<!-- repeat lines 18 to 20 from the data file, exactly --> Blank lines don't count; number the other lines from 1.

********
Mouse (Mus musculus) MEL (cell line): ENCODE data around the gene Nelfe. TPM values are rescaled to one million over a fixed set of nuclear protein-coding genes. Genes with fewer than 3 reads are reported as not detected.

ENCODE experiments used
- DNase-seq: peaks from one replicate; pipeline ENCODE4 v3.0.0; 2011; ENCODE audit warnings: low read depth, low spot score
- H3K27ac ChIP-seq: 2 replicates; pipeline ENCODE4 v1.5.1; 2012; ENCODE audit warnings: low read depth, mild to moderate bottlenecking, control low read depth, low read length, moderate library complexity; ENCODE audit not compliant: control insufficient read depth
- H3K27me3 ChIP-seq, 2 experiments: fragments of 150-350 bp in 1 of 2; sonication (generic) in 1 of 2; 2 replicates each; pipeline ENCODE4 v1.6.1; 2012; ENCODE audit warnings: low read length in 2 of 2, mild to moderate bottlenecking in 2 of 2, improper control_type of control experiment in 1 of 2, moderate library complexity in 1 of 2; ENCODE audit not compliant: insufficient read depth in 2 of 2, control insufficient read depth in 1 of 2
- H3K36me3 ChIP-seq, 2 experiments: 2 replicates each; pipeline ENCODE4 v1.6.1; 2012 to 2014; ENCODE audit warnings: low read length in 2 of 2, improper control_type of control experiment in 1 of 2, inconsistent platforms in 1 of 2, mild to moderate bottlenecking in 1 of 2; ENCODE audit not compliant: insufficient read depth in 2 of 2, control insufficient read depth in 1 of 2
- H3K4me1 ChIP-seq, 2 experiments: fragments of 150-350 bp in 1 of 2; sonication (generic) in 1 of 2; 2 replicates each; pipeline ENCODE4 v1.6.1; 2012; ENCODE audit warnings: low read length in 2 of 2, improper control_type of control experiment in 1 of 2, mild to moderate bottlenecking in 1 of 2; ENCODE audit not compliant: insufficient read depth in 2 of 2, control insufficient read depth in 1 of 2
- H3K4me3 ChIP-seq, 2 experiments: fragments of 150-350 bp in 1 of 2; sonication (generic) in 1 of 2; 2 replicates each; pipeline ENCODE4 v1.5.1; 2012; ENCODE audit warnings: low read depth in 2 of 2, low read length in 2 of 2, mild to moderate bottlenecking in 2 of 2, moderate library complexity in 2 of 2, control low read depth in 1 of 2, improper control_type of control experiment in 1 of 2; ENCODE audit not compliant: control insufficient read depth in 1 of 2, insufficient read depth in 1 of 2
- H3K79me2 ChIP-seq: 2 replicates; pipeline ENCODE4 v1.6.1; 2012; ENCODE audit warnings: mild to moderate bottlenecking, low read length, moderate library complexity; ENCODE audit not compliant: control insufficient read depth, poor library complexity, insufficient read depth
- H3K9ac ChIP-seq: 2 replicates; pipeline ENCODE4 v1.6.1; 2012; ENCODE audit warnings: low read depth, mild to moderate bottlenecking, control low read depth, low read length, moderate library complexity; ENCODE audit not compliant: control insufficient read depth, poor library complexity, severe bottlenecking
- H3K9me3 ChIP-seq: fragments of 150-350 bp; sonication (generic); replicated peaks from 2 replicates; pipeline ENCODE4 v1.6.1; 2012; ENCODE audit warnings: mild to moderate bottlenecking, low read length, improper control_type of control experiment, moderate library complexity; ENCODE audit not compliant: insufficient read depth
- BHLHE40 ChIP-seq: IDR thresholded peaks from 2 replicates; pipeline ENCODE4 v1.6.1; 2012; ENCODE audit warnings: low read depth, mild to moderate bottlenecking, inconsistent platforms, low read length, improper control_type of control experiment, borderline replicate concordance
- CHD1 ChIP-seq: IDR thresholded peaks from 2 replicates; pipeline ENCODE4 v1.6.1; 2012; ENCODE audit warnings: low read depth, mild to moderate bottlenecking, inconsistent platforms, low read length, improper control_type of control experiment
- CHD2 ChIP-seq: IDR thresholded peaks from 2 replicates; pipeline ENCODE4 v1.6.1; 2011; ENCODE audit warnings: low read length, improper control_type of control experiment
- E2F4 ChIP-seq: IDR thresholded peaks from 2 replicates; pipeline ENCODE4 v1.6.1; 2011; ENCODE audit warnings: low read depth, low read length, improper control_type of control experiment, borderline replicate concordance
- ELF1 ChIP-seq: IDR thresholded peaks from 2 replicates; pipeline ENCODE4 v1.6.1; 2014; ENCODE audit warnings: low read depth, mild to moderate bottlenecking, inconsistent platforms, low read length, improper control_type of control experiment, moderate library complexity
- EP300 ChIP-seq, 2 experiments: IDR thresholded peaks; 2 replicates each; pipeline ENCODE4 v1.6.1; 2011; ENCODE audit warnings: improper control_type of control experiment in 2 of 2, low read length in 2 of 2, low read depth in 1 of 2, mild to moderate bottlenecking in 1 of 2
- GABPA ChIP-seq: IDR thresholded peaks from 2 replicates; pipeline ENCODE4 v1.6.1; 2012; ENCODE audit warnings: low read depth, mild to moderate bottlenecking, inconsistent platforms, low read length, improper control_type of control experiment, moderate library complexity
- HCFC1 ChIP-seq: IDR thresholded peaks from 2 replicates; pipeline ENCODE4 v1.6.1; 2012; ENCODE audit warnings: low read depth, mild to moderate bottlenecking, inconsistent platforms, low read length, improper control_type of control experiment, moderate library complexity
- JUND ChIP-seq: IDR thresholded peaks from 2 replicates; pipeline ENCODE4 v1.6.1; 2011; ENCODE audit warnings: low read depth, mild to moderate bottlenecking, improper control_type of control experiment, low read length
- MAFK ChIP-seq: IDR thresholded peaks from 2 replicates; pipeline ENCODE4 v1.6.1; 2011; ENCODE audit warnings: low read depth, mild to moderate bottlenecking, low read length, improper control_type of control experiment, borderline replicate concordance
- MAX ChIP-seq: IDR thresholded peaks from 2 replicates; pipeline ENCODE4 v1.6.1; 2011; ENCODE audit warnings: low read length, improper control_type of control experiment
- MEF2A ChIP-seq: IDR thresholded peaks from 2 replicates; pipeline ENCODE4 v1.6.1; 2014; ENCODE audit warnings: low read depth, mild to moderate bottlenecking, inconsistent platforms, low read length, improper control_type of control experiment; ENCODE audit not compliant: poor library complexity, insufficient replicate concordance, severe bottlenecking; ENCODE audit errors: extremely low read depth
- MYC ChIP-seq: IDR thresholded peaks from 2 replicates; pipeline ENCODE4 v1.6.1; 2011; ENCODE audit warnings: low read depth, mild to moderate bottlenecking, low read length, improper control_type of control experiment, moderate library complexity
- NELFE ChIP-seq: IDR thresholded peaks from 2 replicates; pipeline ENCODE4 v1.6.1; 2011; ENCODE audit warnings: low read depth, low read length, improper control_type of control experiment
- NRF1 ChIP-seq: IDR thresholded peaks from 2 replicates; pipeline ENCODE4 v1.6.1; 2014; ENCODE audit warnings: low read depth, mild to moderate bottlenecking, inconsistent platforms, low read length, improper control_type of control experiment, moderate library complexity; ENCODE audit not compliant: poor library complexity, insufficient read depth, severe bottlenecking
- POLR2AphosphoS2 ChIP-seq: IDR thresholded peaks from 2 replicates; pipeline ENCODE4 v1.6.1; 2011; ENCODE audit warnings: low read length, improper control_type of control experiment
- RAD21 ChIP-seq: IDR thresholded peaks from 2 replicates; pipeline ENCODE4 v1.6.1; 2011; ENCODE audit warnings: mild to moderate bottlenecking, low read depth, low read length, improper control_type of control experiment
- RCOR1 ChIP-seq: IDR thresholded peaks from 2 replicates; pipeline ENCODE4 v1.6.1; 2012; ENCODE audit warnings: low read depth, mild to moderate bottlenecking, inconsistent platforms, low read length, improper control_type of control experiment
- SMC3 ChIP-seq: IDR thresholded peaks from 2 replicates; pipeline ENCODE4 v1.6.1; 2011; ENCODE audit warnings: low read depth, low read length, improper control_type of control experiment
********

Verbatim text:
- GABPA ChIP-seq: IDR thresholded peaks from 2 replicates; pipeline ENCODE4 v1.6.1; 2012; ENCODE audit warnings: low read depth, mild to moderate bottlenecking, inconsistent platforms, low read length, improper control_type of control experiment, moderate library complexity
- HCFC1 ChIP-seq: IDR thresholded peaks from 2 replicates; pipeline ENCODE4 v1.6.1; 2012; ENCODE audit warnings: low read depth, mild to moderate bottlenecking, inconsistent platforms, low read length, improper control_type of control experiment, moderate library complexity
- JUND ChIP-seq: IDR thresholded peaks from 2 replicates; pipeline ENCODE4 v1.6.1; 2011; ENCODE audit warnings: low read depth, mild to moderate bottlenecking, improper control_type of control experiment, low read length